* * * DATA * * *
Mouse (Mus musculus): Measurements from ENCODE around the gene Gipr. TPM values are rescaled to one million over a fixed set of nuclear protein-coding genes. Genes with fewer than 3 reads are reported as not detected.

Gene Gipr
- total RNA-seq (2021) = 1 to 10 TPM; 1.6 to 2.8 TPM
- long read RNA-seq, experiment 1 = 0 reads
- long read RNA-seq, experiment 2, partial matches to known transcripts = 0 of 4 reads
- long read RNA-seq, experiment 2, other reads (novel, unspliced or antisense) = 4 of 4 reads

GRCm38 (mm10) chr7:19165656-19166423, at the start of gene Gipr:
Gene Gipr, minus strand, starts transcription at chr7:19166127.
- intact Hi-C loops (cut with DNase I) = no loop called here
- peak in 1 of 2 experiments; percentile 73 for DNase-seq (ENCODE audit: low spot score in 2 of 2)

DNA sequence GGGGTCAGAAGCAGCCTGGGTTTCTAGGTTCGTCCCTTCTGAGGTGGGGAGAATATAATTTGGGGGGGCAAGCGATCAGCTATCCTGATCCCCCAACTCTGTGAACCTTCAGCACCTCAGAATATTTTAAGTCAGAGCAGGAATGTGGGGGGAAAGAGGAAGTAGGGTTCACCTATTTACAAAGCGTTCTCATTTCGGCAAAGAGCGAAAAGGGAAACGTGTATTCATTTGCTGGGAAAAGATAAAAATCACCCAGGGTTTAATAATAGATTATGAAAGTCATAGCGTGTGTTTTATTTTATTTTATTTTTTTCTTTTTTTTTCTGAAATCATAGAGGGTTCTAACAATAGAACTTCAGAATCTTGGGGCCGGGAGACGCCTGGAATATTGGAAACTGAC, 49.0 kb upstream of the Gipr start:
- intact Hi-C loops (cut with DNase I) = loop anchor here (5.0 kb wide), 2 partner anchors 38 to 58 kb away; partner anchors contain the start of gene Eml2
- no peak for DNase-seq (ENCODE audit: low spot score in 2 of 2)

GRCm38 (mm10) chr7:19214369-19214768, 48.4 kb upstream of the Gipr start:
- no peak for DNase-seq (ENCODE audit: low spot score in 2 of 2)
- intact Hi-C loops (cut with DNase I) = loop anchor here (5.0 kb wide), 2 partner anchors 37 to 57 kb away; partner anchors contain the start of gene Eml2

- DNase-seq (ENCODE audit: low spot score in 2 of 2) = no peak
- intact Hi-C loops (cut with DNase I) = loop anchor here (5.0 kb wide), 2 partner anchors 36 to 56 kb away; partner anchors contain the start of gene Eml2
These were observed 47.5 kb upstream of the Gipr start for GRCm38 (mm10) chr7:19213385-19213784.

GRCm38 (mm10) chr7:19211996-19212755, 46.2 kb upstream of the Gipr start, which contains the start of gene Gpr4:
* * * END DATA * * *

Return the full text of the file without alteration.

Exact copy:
Mouse (Mus musculus): Measurements from ENCODE around the gene Gipr. TPM values are rescaled to one million over a fixed set of nuclear protein-coding genes. Genes with fewer than 3 reads are reported as not detected.

Gene Gipr
- total RNA-seq (2021) = 1 to 10 TPM; 1.6 to 2.8 TPM
- long read RNA-seq, experiment 1 = 0 reads
- long read RNA-seq, experiment 2, partial matches to known transcripts = 0 of 4 reads
- long read RNA-seq, experiment 2, other reads (novel, unspliced or antisense) = 4 of 4 reads

GRCm38 (mm10) chr7:19165656-19166423, at the start of gene Gipr:
Gene Gipr, minus strand, starts transcription at chr7:19166127.
- intact Hi-C loops (cut with DNase I) = no loop called here
- peak in 1 of 2 experiments; percentile 73 for DNase-seq (ENCODE audit: low spot score in 2 of 2)

DNA sequence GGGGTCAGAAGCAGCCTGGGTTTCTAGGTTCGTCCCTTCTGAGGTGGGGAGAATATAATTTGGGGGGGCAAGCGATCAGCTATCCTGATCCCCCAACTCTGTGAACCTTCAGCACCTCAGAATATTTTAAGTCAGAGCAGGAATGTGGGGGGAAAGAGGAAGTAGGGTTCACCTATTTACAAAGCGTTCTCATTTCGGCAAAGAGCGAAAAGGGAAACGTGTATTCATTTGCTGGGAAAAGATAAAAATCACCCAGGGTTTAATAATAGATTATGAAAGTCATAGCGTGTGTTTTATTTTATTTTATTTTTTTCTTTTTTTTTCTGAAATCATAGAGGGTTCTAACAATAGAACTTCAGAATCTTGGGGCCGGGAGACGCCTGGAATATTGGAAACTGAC, 49.0 kb upstream of the Gipr start:
- intact Hi-C loops (cut with DNase I) = loop anchor here (5.0 kb wide), 2 partner anchors 38 to 58 kb away; partner anchors contain the start of gene Eml2
- no peak for DNase-seq (ENCODE audit: low spot score in 2 of 2)

GRCm38 (mm10) chr7:19214369-19214768, 48.4 kb upstream of the Gipr start:
- no peak for DNase-seq (ENCODE audit: low spot score in 2 of 2)
- intact Hi-C loops (cut with DNase I) = loop anchor here (5.0 kb wide), 2 partner anchors 37 to 57 kb away; partner anchors contain the start of gene Eml2

- DNase-seq (ENCODE audit: low spot score in 2 of 2) = no peak
- intact Hi-C loops (cut with DNase I) = loop anchor here (5.0 kb wide), 2 partner anchors 36 to 56 kb away; partner anchors contain the start of gene Eml2
These were observed 47.5 kb upstream of the Gipr start for GRCm38 (mm10) chr7:19213385-19213784.

GRCm38 (mm10) chr7:19211996-19212755, 46.2 kb upstream of the Gipr start, which contains the start of gene Gpr4: